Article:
"When it was evening, the disciples ... embarked in a boat. It had already grown dark…. The sea was stirred up because a strong wind was blowing.... They saw Jesus and they began to be afraid." - John 6
How many things are out there in the darkness in our lives? How many things that make us afraid? The state of the world. The war. A friend with a serious illness. Children who turn out differently than we expect. Friendships and relationships that are not quite working. Our parents declining. Responsibilities that seem overwhelming.
There in the dark of our lives is that shapeless, formless fear. We climb into the boat to escape it and row through the dimness, imagining that we are fleeing it. Where is Jesus? He said he would be here. We wait for him but he does not come. And so we row our heavy boat, not realizing that our little craft is weighed down with the baggage of our own fear. We imagine that we are leaving it behind in the fog and darkness that hangs over the water. If only Jesus would come to us we could feel the peace we long for so much.
From across the water, we see him. Jesus walks over the waves towards us. Our hearts jump at the audacity of this kind of power and we row harder, fleeing the calm and the love on his face and wanting to escape the miracle we witness with our eyes. He is here and we are terrified. Of what?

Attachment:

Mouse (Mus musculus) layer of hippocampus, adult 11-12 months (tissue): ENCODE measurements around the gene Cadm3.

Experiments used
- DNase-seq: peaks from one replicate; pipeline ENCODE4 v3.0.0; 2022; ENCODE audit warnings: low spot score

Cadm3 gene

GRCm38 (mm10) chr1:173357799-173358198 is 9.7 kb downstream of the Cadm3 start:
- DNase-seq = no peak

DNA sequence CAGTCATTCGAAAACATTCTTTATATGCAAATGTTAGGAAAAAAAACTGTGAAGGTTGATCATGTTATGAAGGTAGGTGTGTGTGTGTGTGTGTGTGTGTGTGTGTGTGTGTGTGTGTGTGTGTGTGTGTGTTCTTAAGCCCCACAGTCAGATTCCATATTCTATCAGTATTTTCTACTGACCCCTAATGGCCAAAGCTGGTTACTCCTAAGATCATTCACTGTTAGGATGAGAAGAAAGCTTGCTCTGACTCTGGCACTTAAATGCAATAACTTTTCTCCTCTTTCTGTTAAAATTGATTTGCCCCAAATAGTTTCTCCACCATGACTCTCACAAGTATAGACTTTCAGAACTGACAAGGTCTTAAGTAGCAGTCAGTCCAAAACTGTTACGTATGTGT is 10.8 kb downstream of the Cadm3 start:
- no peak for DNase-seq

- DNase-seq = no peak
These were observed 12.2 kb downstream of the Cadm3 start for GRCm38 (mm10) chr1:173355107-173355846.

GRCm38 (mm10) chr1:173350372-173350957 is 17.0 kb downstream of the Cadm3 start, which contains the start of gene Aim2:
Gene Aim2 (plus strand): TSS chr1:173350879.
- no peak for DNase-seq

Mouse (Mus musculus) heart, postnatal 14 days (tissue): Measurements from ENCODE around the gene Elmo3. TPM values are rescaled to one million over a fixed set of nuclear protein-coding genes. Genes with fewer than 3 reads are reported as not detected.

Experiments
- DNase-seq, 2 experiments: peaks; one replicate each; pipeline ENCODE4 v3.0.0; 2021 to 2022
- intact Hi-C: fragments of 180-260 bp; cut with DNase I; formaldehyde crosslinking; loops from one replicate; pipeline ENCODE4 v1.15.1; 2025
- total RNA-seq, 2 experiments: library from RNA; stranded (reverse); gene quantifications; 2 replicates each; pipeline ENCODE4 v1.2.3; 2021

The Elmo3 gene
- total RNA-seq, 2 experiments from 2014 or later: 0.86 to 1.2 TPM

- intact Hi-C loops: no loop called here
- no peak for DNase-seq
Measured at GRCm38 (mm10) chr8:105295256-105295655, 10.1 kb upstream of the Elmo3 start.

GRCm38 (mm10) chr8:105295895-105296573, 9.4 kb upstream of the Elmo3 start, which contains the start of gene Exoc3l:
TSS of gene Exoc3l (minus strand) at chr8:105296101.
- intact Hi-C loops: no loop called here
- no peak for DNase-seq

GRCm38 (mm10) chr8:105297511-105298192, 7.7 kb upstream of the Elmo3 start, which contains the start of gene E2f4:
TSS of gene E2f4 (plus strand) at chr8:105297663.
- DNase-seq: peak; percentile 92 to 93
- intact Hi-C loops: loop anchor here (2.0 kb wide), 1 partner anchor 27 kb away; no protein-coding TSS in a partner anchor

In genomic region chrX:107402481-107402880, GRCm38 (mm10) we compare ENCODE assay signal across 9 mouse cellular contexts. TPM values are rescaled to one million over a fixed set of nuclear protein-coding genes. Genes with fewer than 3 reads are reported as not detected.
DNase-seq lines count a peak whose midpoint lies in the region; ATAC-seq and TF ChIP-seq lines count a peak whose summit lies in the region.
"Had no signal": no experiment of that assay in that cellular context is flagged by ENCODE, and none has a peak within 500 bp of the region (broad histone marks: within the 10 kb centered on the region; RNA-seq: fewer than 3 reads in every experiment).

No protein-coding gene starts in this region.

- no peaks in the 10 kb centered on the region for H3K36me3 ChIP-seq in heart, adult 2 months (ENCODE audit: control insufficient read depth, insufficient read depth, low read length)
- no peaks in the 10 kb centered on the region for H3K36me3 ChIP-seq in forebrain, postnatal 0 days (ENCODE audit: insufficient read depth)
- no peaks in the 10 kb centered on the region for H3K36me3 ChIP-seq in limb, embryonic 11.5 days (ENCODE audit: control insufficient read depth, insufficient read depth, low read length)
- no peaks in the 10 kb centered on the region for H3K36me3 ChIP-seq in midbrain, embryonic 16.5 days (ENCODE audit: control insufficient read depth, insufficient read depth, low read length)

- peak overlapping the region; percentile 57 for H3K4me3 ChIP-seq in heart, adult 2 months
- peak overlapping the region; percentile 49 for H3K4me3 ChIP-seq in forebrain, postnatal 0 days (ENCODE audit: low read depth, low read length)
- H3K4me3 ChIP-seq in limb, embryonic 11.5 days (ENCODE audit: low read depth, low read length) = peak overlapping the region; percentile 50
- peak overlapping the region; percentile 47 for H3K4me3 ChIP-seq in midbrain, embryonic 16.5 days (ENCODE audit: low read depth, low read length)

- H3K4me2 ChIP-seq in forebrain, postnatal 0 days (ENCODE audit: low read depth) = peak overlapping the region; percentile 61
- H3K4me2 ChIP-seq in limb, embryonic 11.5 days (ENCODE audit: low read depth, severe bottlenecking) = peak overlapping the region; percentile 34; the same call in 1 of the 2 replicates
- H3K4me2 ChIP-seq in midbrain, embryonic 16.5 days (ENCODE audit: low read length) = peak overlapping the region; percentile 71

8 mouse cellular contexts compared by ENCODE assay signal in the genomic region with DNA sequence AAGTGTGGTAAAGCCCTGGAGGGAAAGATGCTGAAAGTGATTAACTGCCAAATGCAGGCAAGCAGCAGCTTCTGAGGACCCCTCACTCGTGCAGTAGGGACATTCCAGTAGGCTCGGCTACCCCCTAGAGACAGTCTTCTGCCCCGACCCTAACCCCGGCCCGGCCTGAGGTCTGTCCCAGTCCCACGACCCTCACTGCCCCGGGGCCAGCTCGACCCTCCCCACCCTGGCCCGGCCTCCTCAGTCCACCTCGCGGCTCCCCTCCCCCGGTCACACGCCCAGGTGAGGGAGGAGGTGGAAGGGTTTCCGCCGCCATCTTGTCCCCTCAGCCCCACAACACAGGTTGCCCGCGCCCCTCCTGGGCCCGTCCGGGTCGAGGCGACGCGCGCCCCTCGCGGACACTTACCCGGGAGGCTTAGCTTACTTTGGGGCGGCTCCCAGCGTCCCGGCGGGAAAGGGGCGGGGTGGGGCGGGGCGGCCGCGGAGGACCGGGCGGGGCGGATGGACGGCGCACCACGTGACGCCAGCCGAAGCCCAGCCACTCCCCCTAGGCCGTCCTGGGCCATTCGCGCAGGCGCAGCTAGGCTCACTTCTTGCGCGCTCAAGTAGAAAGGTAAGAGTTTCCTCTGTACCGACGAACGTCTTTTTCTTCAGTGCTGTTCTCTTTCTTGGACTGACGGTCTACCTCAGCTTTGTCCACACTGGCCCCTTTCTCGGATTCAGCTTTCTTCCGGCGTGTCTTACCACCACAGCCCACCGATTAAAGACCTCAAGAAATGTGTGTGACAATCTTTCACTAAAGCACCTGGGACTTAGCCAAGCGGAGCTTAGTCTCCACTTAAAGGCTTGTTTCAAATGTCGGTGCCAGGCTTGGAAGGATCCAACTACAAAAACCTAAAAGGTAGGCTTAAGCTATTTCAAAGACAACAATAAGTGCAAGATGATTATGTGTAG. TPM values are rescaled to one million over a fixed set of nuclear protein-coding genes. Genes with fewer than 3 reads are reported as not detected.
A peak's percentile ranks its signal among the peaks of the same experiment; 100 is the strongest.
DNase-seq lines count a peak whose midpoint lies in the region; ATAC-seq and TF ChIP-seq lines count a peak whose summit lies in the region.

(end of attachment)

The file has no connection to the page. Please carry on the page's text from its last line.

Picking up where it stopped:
What if he tells us to stop rowing?
How would we react if he calmed the seas and lit the skies and we saw that the terrors looming in our lives were simply the stuff of life? And then what? If there was nothing more to dread, where would we focus our lives? What would it cost us to let go of the fears that drive us each day?
Don't be afraid, he says. I'm here with you. I'm always here with you, even when it's dark and you can't see me.
He stands next to the boat smiling at us and we allow ourselves to put the oars down. We don't have to be afraid. Life is not easy, but he is always next to us, inviting us to rest in the gaze of his eyes, so full of love for us. The terror subsides as we look into his gentle eyes, feel his courage fill us and realize that rather then being lost at sea, our boat is gently bumping the edge of the shoreline.
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